Vallejo kidnapping survivors speak out on 'Tamron Hall Show' after release of Netflix series

"Reliving it is always a challenge, it always brings up a lot of deep pain from the past," said Denise Huskins.

Melanie Woodrow Image
Tuesday, February 20, 2024
Vallejo kidnapping survivors speak out after release of Netflix series
Vallejo kidnapping survivors Denise Huskins and Aaron Quinn spoke out on "Tamron Hall Show" after the release of Netflix series "American Nightmare."

SAN FRANCISCO (KGO) -- The couple Vallejo police mistakenly said staged an elaborate kidnapping hoax appeared on "Tamron Hall Show" Monday to share their story. The 2015 ordeal is currently behind depicted in a Netflix docuseries.

In their first interview since "American Nightmare" was released on Netflix, Denise Huskins and Aaron Quinn are re-telling their story involving the Vallejo Police Department.

"Reliving it is always a challenge, it always brings up a lot of deep pain from the past," said Denise Huskins.

In 2015, Matthew Muller broke into Quinn's Vallejo home - tying up, blindfolding and drugging the couple before kidnapping Huskins for ransom.

"The kidnappers told me if I called police they would kill Denise," said Aaron Quinn.

RELATED: Vallejo PD apologizes more than 6 years after calling kidnapping a hoax

When Quinn did call Vallejo police, Detective Mat Mustard interrogated him, believing he had killed Huskins.

"So now I get out my puzzle pieces and I start figuring out OK, how do I make it, so you look like a monster," said Detective Mat Mustard during the interrogation.

He was even accused of failing a lie detector test.

"You know where she is," said the FBI agent at the time.

I-TEAM EXCLUSIVE: Vallejo police face new misconduct allegations in 'Gone Girl' kidnapping case

"I don't know where she is. I want you guys to find her," Quinn responded.

"They are trained to break you," said Tamron Hall during the interview.

"They're good at it, that's what they do," said Quinn.

"He was kidnapped too but by the police, cause they try to isolate you, they keep you from your family, they manipulate the environment and it's all geared towards breaking you," said Huskins.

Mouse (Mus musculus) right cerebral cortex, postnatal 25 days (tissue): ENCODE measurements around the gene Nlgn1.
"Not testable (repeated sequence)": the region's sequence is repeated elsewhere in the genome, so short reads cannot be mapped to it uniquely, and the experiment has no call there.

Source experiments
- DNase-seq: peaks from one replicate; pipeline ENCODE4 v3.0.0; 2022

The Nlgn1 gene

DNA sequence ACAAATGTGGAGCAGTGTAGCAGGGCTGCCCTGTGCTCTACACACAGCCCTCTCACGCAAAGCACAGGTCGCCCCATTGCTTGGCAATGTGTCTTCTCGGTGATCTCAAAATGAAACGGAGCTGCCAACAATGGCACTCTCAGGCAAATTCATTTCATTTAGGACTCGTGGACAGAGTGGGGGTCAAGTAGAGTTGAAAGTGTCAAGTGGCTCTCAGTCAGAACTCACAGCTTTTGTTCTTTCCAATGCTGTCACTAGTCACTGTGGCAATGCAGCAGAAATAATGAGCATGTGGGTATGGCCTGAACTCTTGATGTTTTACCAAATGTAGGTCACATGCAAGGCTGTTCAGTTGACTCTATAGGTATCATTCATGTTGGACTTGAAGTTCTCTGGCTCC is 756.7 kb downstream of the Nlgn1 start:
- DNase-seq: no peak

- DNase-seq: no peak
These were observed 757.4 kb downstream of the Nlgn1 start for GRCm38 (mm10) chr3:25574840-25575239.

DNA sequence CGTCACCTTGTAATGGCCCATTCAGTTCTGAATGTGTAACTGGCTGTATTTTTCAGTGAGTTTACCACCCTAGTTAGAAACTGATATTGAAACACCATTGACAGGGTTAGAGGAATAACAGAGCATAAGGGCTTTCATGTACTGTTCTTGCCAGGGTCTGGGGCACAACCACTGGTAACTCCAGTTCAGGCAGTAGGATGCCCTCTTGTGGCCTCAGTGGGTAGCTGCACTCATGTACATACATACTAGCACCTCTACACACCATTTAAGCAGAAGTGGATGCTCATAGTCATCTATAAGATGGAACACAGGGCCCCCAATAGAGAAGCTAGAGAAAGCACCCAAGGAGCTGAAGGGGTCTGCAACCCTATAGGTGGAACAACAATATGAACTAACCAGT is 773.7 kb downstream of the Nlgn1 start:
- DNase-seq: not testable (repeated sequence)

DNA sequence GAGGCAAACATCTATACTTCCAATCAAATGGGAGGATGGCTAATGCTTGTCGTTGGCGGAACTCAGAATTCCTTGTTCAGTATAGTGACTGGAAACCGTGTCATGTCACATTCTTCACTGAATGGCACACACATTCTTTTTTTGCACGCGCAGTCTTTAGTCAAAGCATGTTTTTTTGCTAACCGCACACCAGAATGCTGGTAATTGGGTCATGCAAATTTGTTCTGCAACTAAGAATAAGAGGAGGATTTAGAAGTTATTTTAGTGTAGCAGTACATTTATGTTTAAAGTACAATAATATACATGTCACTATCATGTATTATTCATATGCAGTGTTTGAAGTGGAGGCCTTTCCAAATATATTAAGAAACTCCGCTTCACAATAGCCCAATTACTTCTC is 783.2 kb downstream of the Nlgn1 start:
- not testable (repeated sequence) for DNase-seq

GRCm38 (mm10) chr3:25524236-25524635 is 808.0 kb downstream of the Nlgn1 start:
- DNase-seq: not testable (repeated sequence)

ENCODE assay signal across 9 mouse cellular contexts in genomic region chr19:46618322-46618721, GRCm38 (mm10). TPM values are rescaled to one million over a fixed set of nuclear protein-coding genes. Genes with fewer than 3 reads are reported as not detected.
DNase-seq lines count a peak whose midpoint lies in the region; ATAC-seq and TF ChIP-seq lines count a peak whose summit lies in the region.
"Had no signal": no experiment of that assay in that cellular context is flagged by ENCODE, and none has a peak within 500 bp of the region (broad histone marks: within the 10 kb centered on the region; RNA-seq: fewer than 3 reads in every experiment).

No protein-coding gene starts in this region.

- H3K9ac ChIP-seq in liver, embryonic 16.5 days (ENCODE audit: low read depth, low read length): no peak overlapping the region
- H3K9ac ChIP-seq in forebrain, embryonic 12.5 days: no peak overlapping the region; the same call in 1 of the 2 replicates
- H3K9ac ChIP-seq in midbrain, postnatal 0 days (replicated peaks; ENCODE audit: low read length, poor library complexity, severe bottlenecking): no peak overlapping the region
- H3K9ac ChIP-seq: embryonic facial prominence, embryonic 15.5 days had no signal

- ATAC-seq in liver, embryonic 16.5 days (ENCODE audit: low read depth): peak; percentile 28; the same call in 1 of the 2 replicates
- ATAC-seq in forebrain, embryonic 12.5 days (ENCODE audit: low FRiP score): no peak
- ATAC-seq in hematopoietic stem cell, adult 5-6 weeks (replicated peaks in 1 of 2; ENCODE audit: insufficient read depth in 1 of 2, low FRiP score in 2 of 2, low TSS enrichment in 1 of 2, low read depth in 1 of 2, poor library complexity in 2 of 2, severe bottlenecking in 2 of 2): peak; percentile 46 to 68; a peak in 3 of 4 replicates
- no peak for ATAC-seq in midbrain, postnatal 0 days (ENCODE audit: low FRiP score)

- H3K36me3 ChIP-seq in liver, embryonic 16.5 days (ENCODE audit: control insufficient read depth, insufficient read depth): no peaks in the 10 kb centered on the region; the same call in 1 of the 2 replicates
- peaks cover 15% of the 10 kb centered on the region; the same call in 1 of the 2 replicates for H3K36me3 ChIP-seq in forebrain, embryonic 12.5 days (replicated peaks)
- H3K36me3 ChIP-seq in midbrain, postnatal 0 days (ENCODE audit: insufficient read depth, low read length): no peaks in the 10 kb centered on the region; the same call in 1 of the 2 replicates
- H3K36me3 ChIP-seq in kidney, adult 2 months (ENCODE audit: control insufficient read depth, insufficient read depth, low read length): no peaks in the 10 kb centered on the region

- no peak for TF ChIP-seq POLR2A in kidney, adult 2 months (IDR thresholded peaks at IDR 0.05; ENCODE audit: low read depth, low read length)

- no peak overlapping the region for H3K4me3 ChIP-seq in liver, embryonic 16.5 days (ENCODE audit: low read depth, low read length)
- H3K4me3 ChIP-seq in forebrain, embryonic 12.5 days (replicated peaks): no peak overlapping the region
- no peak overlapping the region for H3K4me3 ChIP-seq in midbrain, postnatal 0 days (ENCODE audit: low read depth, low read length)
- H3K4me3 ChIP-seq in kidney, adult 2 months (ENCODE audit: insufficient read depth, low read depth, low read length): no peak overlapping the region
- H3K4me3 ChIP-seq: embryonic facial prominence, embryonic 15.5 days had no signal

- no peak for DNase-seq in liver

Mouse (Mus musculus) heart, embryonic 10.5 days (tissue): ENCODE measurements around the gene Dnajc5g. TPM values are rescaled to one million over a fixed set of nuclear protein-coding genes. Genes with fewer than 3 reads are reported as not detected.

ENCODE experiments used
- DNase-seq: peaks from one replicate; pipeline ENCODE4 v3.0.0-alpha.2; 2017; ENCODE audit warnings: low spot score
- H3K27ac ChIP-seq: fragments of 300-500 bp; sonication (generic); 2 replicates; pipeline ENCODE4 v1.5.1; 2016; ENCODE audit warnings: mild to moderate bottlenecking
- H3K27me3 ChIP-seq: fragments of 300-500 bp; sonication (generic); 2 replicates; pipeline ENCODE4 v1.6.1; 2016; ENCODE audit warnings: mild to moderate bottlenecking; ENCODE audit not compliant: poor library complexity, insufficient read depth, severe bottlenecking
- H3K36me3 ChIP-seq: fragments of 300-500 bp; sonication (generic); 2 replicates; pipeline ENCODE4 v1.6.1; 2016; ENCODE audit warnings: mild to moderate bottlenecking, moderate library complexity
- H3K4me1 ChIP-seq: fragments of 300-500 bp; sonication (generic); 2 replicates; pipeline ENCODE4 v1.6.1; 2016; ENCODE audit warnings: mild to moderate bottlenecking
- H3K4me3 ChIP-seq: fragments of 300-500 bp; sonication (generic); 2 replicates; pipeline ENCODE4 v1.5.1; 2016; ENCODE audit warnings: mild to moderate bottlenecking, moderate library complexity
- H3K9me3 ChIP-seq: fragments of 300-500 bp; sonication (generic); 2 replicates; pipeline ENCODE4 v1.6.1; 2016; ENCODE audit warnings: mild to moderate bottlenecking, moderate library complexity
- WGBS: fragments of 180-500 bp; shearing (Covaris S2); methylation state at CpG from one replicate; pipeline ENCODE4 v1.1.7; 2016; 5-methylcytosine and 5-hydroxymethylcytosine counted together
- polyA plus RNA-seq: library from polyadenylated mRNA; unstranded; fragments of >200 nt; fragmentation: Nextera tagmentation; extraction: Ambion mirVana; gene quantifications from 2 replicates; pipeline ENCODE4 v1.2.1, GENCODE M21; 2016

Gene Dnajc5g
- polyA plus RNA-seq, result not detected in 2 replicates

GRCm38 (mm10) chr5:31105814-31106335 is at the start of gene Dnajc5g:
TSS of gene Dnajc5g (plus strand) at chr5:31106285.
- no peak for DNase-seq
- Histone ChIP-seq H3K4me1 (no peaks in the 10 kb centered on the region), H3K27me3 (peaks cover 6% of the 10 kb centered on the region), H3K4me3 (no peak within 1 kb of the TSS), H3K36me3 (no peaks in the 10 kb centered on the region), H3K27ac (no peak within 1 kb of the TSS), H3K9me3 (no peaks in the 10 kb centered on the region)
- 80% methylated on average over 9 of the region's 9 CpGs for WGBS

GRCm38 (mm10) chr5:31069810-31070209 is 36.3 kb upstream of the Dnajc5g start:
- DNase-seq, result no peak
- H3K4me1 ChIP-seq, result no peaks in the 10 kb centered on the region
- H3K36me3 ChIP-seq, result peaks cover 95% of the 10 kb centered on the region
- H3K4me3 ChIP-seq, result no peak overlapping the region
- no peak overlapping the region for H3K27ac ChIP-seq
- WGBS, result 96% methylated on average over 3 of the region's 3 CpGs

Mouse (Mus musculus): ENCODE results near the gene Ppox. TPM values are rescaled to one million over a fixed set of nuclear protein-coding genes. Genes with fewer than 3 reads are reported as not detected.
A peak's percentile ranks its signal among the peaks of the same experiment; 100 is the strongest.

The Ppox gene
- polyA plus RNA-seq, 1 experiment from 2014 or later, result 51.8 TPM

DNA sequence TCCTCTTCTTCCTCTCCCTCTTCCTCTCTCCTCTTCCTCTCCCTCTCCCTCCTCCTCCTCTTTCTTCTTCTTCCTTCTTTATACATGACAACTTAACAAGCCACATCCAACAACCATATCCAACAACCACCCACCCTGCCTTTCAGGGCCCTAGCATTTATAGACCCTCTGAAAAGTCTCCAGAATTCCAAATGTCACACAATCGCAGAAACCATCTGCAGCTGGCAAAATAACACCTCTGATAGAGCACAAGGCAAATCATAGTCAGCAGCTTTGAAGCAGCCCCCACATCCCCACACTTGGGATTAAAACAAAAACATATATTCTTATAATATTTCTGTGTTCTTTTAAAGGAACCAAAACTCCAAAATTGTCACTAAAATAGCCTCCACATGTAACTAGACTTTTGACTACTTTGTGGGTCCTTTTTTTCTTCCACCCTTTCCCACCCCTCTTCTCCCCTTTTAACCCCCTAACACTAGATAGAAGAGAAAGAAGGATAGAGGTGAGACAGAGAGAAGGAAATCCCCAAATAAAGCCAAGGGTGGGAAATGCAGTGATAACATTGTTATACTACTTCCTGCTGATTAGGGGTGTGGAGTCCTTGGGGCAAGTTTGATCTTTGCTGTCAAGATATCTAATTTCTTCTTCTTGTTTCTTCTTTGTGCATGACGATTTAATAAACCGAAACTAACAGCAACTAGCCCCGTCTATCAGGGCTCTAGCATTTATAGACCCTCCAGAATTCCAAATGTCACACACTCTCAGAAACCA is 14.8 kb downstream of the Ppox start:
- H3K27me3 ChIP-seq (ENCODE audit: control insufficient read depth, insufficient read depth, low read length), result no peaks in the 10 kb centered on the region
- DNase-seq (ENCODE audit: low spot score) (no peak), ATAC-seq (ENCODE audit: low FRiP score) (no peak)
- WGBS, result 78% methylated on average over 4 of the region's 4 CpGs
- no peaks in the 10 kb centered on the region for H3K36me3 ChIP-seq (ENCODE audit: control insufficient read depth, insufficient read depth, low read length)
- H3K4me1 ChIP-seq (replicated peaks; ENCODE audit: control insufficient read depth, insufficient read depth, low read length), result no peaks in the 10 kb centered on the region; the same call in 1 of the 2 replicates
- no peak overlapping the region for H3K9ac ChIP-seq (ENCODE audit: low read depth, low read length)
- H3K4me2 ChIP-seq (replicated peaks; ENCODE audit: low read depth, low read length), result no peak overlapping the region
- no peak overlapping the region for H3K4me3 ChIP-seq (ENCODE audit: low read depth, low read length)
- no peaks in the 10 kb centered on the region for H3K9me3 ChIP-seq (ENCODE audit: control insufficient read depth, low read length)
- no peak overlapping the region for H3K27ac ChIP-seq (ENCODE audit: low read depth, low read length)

RELATED: Survivors of Vallejo 'Gone Girl' case respond after police apologize for calling them liars

But when Muller released Huskins in Southern California shortly after the kidnapping, Vallejo Police changed their story, going on camera and asserting the couple had staged an elaborate kidnapping hoax.

"It is Mr. Quinn and Ms. Huskins that owe this community an apology," said then Vallejo Police Department Lt. Kenny Park.

"The fact that they went on national news so quickly just to destroy our reputations," said Huskins in the interview.

Their reputations smeared and possibly facing prosecution, the couple had a hero in the wings, then Dublin Police Detective Misty Carausu.

RELATED: Convicted Vallejo kidnapper will not cross examine his alleged rape victim

"I just knew that I was going to help her in some form of another," said Carausu, who has since been promoted to lieutenant with the Alameda County Sheriff's Office.

Carausu took on the case after a similar thwarted home invasion in Dublin where Muller left behind his cellphone. Investigators used it to track him to South Lake Tahoe where they found evidence including Huskins' blonde hair on a pair of swim goggles.

"For two days, I believed that I would be killed and I had to make peace with the end of my life but at the same time, I had to keep fighting," said Huskins.

Muller is now serving a 40-year prison sentence for the kidnapping.

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